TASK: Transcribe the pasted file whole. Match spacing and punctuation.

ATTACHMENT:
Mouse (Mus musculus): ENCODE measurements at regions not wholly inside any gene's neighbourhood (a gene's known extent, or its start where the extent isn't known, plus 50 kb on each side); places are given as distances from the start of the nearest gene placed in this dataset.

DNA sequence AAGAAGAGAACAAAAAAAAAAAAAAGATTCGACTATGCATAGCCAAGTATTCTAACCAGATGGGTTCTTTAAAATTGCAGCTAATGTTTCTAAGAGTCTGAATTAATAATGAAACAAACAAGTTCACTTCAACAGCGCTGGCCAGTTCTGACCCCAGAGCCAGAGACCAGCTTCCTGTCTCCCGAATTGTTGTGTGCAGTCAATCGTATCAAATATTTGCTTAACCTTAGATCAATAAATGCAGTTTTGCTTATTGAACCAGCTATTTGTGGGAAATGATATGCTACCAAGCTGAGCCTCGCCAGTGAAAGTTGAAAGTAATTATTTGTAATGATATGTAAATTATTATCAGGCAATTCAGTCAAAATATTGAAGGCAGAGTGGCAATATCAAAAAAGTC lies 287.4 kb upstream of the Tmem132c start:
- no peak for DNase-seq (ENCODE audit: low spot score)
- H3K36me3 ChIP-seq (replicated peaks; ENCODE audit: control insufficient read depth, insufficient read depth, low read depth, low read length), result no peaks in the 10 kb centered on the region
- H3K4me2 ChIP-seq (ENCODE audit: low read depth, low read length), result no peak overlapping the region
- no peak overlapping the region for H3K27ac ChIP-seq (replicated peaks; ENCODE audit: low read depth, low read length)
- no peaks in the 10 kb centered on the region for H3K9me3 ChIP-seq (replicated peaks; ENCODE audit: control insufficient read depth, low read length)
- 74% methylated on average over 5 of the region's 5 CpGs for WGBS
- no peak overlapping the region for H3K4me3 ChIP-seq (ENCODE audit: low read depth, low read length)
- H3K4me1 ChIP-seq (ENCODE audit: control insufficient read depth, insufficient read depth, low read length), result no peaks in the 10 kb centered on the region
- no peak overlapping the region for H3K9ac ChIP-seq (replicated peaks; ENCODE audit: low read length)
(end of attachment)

Mouse (Mus musculus): ENCODE measurements at regions not wholly inside any gene's neighbourhood (a gene's known extent, or its start where the extent isn't known, plus 50 kb on each side); places are given as distances from the start of the nearest gene placed in this dataset.

DNA sequence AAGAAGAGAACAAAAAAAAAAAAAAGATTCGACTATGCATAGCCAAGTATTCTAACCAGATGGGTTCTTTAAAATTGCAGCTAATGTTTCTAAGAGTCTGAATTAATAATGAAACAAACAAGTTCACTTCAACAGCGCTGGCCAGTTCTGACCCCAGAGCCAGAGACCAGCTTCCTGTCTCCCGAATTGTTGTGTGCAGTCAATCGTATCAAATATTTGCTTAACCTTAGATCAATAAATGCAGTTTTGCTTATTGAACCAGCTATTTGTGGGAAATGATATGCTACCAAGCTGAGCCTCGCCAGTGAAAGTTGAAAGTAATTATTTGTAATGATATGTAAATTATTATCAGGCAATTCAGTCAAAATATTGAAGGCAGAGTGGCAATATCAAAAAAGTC lies 287.4 kb upstream of the Tmem132c start:
- no peak for DNase-seq (ENCODE audit: low spot score)
- H3K36me3 ChIP-seq (replicated peaks; ENCODE audit: control insufficient read depth, insufficient read depth, low read depth, low read length), result no peaks in the 10 kb centered on the region
- H3K4me2 ChIP-seq (ENCODE audit: low read depth, low read length), result no peak overlapping the region
- no peak overlapping the region for H3K27ac ChIP-seq (replicated peaks; ENCODE audit: low read depth, low read length)
- no peaks in the 10 kb centered on the region for H3K9me3 ChIP-seq (replicated peaks; ENCODE audit: control insufficient read depth, low read length)
- 74% methylated on average over 5 of the region's 5 CpGs for WGBS
- no peak overlapping the region for H3K4me3 ChIP-seq (ENCODE audit: low read depth, low read length)
- H3K4me1 ChIP-seq (ENCODE audit: control insufficient read depth, insufficient read depth, low read length), result no peaks in the 10 kb centered on the region
- no peak overlapping the region for H3K9ac ChIP-seq (replicated peaks; ENCODE audit: low read length)